The Difference Between Disappointment and Failure

You know the Orange are having a good season when discussions about whether dog-fighting is ethical if (and only if) it's between Jack the Bulldog and Jonathan the Huskey, are replaced by heated debates about whether anything short of making a Final Four (or winning a National Championship) constitutes failure. This is what you call a high-class problem and it's arisen because unlike most seasons where I think syracuse has the potential to beat any team on any given night, this season I've gone into every game (except perhaps our last one at Louisville) with the mindset not that we have the potential to win, but that we should win. Is this team perfect? Obviously not. You've heard the national media's talking points about us (no, they don't hate us; yes, some enjoy getting a rise out of us; yes, they point out flaws in every other team, except perhaps Kentucky... who's their go-to-guy?). And while I think our rebounding struggles are an overblown and readily addressable issue, this team still struggles to consistently knock down perimeter shots, is much better when the opposing team plays an up-tempo game, and has some real depth issues if Fab gets into foul trouble. All that being said, anyone who has watched this team knows that they could absolutely make a Final Four and then win the National Championship. So the question has become, what if they don't?

Many have said, anything less than a Final Four is a failure. Those people I'm sure know it's a single-game elimination tournament, crazy stuff happens, cocaine-fueled teams shoot 78.6% from the field and the best team doesn't always win, but their thinking is something like, "If you're the better team and you don't win, you've failed." And perhaps there's some truth to that sentiment, but it seems like an oversimplification to me. I've watched a lot of college basketball this season in addition to my regular dosage of the Orange. Obviously anyone who has seen Kentucky play knows they're a really, really excellent basketball team. Their one major weakness, a freshman PG who took too many shots and turned the ball over too often, has mostly ceased to be a weakness of late. And I think their presence in this tournament is why most 'Cuse fans are saying, "Final Four or bust," instead of "National Championship or bust." But as things stand now, we wouldn't meet the Wildcats until the Final Four or National Championship game. So what happens if we lose before then?

If we lose on the first weekend, it's a failure and I think an explanation of why is unnecessary.

If we lose in the Sweet 16, it's a probably a failure. Other than having to play Louisville, there's not a (likely) 4 or 5 seed that we shouldn't beat. Am I 100% confident in this sentiment? Absolutely not, but I've seen enough of these teams to firmly believe that Syracuse if Syracuse loses in the Sweet 16, it will be because we beat ourselves.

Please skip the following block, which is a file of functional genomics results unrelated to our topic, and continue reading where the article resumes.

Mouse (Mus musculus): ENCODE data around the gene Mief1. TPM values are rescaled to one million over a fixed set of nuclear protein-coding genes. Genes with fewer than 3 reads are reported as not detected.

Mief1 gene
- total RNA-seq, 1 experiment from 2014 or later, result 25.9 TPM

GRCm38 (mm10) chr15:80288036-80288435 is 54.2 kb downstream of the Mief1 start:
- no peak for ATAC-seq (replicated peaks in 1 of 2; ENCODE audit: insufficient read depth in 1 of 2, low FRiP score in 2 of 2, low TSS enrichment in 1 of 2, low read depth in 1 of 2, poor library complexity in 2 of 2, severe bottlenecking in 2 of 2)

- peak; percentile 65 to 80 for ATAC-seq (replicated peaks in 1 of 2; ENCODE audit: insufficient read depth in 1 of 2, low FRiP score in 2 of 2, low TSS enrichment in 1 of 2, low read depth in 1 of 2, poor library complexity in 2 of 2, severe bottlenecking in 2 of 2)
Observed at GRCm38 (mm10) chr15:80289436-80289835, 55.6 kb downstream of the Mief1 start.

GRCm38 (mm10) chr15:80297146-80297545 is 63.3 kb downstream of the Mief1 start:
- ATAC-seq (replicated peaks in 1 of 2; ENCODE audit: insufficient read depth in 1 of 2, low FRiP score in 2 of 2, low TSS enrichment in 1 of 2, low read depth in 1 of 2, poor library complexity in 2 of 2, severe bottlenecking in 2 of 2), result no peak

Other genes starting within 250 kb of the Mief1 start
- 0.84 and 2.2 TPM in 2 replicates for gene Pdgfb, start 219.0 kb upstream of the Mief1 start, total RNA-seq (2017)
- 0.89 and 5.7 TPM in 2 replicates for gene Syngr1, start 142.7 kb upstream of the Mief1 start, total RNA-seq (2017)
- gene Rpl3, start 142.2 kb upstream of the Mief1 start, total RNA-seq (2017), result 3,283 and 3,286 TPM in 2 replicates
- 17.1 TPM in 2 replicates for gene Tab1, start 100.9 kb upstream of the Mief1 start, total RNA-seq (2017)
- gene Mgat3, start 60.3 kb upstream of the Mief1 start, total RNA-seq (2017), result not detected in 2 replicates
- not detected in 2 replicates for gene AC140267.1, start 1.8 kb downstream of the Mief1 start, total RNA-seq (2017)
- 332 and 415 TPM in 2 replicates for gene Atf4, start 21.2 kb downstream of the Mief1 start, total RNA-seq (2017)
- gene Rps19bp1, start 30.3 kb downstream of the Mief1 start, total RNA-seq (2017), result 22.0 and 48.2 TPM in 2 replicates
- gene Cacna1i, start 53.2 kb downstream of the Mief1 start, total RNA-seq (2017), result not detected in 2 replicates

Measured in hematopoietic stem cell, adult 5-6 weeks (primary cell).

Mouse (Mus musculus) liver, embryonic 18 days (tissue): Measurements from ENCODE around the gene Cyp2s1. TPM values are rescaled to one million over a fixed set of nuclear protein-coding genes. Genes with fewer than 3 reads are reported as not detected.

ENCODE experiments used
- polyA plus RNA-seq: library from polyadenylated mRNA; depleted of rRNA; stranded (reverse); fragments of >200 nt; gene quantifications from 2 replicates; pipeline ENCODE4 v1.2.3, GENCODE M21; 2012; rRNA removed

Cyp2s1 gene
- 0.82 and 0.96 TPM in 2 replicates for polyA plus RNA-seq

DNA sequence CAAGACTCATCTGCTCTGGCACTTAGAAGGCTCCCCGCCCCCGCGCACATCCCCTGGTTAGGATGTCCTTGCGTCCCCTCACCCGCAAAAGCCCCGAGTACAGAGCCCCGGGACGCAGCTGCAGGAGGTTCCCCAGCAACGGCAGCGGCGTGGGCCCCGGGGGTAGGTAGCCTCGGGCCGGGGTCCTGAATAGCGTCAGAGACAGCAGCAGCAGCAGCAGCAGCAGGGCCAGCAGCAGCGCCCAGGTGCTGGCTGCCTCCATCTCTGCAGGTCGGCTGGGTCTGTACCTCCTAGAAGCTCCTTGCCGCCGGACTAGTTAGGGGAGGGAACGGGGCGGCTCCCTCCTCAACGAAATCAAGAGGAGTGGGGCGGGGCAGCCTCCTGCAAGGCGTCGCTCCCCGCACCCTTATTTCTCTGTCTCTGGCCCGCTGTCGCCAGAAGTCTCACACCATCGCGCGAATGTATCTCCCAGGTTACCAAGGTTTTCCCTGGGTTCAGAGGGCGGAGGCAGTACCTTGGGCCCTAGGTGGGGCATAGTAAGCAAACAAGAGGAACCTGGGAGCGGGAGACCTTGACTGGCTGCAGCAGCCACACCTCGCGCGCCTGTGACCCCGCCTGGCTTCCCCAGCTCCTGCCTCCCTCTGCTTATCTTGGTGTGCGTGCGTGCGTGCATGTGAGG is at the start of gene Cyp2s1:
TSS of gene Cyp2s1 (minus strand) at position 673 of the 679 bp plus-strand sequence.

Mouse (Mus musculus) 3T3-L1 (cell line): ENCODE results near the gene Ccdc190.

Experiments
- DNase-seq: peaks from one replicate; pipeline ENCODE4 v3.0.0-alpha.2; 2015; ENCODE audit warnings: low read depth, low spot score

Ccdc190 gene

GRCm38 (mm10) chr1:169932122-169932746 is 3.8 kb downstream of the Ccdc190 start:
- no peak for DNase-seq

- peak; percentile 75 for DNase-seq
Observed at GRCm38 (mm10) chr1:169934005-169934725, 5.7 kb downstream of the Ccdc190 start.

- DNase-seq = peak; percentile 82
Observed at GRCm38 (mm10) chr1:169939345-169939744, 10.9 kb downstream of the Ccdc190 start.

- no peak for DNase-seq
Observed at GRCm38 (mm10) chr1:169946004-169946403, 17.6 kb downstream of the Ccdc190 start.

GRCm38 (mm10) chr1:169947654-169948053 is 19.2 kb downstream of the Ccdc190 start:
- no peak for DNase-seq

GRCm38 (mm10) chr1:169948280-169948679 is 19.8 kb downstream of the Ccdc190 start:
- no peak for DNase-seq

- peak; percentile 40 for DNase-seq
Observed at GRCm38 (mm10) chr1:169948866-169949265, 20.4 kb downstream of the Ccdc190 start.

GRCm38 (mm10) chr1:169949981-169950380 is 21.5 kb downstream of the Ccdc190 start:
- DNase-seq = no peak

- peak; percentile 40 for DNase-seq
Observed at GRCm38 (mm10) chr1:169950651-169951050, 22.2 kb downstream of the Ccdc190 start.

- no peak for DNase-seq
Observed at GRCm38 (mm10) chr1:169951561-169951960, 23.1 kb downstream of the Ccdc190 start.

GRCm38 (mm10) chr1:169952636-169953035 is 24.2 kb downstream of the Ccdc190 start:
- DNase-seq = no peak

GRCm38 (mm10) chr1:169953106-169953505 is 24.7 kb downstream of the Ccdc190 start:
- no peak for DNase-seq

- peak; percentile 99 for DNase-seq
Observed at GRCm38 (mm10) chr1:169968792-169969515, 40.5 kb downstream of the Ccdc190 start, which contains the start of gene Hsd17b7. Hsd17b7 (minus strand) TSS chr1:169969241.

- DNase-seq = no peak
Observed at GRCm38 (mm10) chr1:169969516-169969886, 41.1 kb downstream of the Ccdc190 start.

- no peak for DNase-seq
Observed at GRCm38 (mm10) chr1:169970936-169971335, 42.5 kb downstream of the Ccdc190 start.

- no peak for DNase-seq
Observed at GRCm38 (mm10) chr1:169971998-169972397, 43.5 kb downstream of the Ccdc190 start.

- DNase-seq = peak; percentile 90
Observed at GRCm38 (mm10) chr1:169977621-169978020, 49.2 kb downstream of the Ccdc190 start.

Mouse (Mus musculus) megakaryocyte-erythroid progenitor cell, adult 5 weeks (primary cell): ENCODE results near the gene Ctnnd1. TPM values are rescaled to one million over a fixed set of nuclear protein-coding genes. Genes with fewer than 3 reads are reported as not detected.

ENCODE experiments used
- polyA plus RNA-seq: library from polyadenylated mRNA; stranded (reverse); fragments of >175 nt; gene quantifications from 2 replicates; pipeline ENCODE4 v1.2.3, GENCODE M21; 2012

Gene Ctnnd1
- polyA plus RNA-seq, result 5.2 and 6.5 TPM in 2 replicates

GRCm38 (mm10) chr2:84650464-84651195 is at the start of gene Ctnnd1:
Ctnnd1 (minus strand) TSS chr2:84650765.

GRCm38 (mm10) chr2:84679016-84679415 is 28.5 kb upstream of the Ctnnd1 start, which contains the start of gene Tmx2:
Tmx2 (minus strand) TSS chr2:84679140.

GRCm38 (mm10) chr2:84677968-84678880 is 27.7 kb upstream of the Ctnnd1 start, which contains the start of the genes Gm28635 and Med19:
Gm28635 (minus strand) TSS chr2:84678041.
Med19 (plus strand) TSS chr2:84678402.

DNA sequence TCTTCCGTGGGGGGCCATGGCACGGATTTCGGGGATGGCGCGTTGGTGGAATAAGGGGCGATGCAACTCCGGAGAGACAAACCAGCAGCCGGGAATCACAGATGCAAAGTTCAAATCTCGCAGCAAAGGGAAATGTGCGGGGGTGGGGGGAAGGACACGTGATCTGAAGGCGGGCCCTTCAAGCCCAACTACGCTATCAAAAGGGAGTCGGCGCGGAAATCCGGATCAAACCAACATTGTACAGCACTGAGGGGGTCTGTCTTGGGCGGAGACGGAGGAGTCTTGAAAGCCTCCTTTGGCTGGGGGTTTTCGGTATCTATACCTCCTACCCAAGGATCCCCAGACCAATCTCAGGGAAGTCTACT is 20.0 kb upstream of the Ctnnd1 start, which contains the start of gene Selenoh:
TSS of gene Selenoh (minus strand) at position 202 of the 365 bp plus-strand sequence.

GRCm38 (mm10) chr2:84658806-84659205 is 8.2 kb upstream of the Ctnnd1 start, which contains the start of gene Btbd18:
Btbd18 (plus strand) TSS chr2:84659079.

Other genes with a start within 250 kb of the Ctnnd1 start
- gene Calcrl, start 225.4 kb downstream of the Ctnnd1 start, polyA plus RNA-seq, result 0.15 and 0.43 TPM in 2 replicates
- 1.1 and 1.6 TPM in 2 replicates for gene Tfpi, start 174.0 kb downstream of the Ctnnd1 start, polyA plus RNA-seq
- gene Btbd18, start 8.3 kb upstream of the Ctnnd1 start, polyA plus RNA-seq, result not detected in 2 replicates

But if we lose in the Elite 8, it might be a failure or it might just be a disappointment. Now those who think losing to a #2 or #3 seed is a automatically a failure, probably haven't watched enough college basketball. Yes, we have the potential to beat any team in the country on any given night. Yes, we probably should beat just about any team in the country on any given night, but couldn't the same be said of Missouri or Ohio State or Michigan State? All three of those teams are potential #2 seeds and having to play anyone of them in the Elite 8 scares the hell out of me. They're all match-up nightmares for different reasons (Mizzou is a lethal combination of outside shooting and penetration, Ohio State has the best on-ball defender in the country, a lethal 3 point shooter, and two very talented big guys inside, and Michigan State dominates the glass, slows the tempo, and has a foul-line zone buster in Draymond Green).

And when it comes to the tournament, it's all about match-ups. And there are some very good #2/#3 seeds that we don't match-up with especially well, which is to say, we wouldn't have to play a bad game to lose. They're good enough that both teams could play a good game and we'd still lose. So here's where I think it's important to tone down the Final Four or failure talk. If beat ourselves before the Final Four, you can chalk this season up as a failure, as potential unrealized. But if another team beats us before then in a game that we play well, and believe me that could absolutely happen depending on who we play, the season would certainly be a disappointment, but how could losing to a superior team be a failure? And that's why they play the games. Because we can point to statistics and common opponents and argue about power rankings (except for Luke Winn's - which are unequivocally the best and to say otherwise is silly), but until we see what happens when we play Kentucky or Ohio State or Michigan State or Missouri or even North Carolina, we can't say with any real confidence which team is the best.

I for one am looking forward to finding out though.

PS - For those who think talk of losing versus beating yourself is merely semantics, perhaps you're right. Usually when a team plays bad it's based on a causal effect of the opposing team playing well. But on a gut level, I think we can all point to games where Syracuse lost because they were outplayed (Blake Griffin's Oklahoma State team in '09) and games where we beat ourselves (Marquette last season). Now clearly it's not a black and white situation and perhaps just about every loss is going to be shades of grey, but usually in your heart, you know what happened (in '05 Vermont played the game of their life hitting insane shots, but does anyone really think that if we had played a decent game, we would've lost?!)

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